Sam Barry’s battles behind the baseline show sport at its most lonely
A documentary about the Irish tennis player shows just how isolated the tour can be
Sam Barry: “The dream is to become number one in the world, to win Grand Slams and stuff. The reality is I’ve got to be top-100 before I can even start talking about that.” Photograph: Ryan Byrne/Inpho
There is a line in the Andre Agassi autobiography Open where he says that of all the games men and women play, tennis is the closest to solitary confinement. Which to me always sounded like a slight exaggeration.
It must be two months now since I was walking down Venice Beach in Los Angeles not long after sunrise when this solitary figure came running towards me. Half jet-lagged, half blinded by the light, it was only after he’d ran past that it dawned on me who it was. Michael Conlan.
Most professional boxers could consider their pre-bout training camps as a form of solitary confinement. Even with the company of coaches and sparring partners, large parts of the day can be spent alone, staring down at their phone. Or in Conlan’s case, far away from family and friends on the west coast of America. It sounds nice but Jack Kerouac didn’t call Los Angeles the lonesome town for nothing.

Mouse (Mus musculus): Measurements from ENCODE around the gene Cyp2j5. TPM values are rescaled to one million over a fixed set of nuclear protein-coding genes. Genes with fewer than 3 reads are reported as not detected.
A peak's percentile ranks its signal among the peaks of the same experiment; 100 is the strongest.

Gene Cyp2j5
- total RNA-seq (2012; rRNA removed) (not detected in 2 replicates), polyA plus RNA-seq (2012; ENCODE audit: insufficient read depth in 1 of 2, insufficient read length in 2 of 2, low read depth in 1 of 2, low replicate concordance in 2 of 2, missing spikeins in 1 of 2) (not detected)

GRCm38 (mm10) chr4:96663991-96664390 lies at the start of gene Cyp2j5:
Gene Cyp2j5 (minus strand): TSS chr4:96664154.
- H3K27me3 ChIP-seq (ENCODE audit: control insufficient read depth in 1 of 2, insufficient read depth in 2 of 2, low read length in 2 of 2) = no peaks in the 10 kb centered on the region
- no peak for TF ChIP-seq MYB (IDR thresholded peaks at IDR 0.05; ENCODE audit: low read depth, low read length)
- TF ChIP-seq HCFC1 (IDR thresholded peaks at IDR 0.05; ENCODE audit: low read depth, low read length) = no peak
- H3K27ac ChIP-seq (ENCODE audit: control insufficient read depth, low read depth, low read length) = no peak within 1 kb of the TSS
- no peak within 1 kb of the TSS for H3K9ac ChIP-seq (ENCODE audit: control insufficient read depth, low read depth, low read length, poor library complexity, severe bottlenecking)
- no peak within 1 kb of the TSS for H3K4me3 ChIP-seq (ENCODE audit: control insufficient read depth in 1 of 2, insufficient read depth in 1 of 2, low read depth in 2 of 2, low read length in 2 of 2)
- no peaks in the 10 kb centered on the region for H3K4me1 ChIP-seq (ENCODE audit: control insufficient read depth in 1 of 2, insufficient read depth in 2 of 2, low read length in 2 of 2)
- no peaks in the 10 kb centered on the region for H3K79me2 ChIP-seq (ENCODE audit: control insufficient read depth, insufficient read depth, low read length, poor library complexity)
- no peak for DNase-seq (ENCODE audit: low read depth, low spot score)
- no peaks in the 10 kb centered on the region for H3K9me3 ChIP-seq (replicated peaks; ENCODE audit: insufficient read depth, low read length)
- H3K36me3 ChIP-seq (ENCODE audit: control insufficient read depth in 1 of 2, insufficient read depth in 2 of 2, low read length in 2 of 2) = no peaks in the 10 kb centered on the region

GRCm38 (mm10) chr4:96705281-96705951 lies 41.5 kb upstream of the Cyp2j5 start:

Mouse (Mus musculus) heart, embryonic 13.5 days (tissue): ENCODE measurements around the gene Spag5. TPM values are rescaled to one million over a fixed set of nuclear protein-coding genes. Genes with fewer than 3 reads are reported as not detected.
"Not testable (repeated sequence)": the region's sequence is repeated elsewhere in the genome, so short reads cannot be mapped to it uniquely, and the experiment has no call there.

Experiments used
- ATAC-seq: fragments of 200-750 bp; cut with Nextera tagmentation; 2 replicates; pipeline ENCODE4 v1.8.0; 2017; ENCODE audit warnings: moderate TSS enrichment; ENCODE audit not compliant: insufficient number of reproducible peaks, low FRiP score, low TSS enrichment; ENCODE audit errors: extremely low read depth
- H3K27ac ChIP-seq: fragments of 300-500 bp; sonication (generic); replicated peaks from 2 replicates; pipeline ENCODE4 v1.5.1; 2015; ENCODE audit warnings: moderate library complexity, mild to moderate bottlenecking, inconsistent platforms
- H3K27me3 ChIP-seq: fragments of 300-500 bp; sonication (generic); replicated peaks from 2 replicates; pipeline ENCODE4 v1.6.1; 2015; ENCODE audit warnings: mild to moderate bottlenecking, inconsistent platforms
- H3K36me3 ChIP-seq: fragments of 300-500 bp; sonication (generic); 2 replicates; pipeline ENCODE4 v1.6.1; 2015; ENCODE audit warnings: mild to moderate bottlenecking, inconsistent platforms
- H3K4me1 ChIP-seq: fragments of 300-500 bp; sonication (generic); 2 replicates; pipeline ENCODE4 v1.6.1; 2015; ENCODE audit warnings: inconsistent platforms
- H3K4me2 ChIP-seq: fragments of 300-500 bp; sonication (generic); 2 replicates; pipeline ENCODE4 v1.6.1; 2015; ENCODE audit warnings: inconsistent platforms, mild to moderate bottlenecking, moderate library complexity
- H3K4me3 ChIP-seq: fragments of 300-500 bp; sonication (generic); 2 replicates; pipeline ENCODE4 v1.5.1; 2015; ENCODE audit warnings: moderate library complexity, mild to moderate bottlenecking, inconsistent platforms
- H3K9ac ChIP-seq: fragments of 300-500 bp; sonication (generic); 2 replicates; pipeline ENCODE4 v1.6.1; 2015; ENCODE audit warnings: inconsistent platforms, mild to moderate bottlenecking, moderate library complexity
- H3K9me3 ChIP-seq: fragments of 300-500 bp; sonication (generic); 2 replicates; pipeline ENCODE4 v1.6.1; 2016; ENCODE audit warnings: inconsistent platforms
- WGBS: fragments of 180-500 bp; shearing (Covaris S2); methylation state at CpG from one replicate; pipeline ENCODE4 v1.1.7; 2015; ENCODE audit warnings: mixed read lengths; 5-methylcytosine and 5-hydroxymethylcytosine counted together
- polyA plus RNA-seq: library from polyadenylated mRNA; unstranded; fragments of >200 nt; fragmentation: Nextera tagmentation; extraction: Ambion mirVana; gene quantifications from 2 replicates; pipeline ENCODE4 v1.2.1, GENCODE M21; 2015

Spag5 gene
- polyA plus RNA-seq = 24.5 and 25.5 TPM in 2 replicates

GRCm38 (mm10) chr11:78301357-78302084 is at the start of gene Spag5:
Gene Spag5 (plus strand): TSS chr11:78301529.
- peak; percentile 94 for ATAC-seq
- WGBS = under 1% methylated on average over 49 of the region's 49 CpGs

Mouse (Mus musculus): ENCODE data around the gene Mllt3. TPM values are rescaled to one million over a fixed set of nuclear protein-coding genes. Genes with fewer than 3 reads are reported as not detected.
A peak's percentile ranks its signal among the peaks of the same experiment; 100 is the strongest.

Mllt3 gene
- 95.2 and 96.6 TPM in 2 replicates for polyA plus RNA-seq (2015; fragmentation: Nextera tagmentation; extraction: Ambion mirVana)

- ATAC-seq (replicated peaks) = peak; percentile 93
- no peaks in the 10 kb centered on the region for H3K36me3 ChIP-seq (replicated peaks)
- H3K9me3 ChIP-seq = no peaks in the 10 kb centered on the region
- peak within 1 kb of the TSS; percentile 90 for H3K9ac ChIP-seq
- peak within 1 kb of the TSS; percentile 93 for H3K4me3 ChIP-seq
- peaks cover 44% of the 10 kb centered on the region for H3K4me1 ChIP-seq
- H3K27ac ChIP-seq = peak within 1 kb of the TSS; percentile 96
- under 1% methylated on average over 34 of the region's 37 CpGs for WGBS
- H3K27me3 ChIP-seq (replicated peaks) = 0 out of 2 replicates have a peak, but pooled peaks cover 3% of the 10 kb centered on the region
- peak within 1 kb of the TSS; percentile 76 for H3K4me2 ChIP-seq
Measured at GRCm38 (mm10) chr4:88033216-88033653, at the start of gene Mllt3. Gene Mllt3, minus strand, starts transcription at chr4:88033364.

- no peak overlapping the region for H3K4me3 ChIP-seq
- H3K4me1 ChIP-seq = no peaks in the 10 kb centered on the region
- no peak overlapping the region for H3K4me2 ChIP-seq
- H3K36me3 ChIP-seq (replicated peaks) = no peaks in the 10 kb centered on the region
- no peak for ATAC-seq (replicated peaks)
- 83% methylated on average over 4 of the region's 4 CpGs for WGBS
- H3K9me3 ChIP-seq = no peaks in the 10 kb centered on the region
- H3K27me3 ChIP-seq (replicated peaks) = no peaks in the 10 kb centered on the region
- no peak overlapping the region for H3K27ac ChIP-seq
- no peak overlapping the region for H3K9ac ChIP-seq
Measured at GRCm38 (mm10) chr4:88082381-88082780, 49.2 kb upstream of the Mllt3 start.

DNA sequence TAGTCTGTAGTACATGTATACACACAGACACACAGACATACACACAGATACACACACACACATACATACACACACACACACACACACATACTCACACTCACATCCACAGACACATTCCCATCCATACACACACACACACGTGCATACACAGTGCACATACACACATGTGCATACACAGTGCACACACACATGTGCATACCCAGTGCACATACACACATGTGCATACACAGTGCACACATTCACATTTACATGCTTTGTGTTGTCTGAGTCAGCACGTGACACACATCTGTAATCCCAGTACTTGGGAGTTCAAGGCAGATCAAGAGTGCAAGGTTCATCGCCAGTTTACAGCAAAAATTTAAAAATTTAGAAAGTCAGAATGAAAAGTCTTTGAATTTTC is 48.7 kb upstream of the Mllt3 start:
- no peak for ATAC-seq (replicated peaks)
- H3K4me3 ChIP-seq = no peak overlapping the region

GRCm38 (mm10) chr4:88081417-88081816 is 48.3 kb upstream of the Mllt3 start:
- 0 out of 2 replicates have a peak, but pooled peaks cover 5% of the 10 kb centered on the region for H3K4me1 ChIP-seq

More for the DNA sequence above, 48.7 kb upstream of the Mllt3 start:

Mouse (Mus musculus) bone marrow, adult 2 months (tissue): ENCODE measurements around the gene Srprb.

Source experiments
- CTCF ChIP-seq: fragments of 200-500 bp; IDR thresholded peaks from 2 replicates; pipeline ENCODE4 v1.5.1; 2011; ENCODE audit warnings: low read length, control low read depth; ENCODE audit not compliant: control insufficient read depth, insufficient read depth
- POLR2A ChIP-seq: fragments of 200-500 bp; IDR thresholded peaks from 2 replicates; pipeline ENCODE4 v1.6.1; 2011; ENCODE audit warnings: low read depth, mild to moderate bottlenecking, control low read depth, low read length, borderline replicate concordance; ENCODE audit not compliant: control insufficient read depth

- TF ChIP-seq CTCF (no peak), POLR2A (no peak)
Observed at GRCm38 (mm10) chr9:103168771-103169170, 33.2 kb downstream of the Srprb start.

Two months on and Conlan now gets some release, fighting overnight at the UIC Pavilion in Chicago against Mexican journeyman Alfredo Chanez. It’s only Conlan’s second professional fight and then after another short break he will go close to solitary confinement again.
Most individual sports can feel that – especially for athletes, like my summer in Los Altos, 25 years ago already, trying to get fit and healthy again so as not to lose a college scholarship, too lonesome to even call home.
So Agassi’s claims about the tennis, especially on the professional circuit, sounded more selfish than honest: “If I must play tennis, the loneliest sport, then I’m sure as hell going to surround myself with as many people as I can off the court,” he wrote. “How else could I do it? I spent my childhood in an isolation chamber, my teen years in a torture chamber.”
All sense of exaggeration, however, is now lost having just viewed Behind the Baseline, which for the past two years followed Limerick tennis player Sam Barry and has resulted in quite possibly the loneliest ever Irish sporting documentary.
Barry turned professional in 2011, after a prodigious underage career where he became the first Irish player to compete in all four junior Grand Slam events. He moved to the Mouratoglou Tennis Academy in Paris at age 12, living alone until age 15, then spent a couple of years in the DCU, and at 21 became the youngest Irish winner of a professional tennis tournament.
Now aged 25, he is still out on that lonesome circuit trying to make a name for himself, reach that first senior Grand Slam. Behind the Baseline doesn’t hold out much hope. He’s on the road from between 40 to 45 weeks of the year, not because he wants to but needs to. There is no four-year Olympic cycle, no high-performance funding from Sport Ireland, and no way could he base himself in Ireland.